It is not just in the Swat valley that Islamists are on the rise. In Afghanistan the Taliban have been gaining ground for the past two years as well. In Somalia last week, Al-Shabab, a local group of Islamic militants, captured yet another town from government forces. Reports from Nigeria to Bosnia to Indonesia show that Islamic fundamentalists are finding support within their communities for their agenda, which usually involves the introduction of some form of Sharia--Islamic law--reflecting a puritanical interpretation of Islam. No music, no liquor, no smoking, no female emancipation.How do we get in two short months from that to Gerges's "overwhelming" data on the rejection of jihad in the Islamic world? Was it the magic of Obama's ascendancy to the White House? Unlikely, especially since most if not all of Gerges's data was collected prior to that historic event. Most telling, in contrast to his essay of next week, is Zakaria's approving citation, last March, of Reuel Marc Gerecht:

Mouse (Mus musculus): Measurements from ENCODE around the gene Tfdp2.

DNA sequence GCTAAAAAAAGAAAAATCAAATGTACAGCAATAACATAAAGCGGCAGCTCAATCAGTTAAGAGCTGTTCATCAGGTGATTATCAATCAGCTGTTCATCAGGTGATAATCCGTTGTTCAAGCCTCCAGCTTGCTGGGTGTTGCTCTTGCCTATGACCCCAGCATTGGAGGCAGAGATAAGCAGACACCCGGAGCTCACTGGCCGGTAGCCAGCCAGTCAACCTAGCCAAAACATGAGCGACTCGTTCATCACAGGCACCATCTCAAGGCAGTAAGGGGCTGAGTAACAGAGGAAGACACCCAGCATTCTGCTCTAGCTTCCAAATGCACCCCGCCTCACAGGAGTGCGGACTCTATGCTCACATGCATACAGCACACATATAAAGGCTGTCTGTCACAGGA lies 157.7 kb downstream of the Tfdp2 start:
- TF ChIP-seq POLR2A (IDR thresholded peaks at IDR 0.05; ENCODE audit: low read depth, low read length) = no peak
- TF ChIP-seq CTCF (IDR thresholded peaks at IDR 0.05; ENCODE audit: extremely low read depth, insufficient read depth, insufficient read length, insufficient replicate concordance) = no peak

What you have to realize is that the objective is to defeat bin Ladenism, and you have to start the evolution. Moderate Muslims are not the answer. Shiite clerics and Sunni fundamentalists are our salvation from future 9/11s.(Daniel Pipes has responded to this argument here, among other places.) Well, it appears that an evolution has started in Fareed Zakaria's approach to the war on global jihad, but it's hard to figure. Maybe it was all that overwhelming data that Fawaz Gerges dug up. But then, Gerges was the fellow who just six months before 9/11 was suggesting: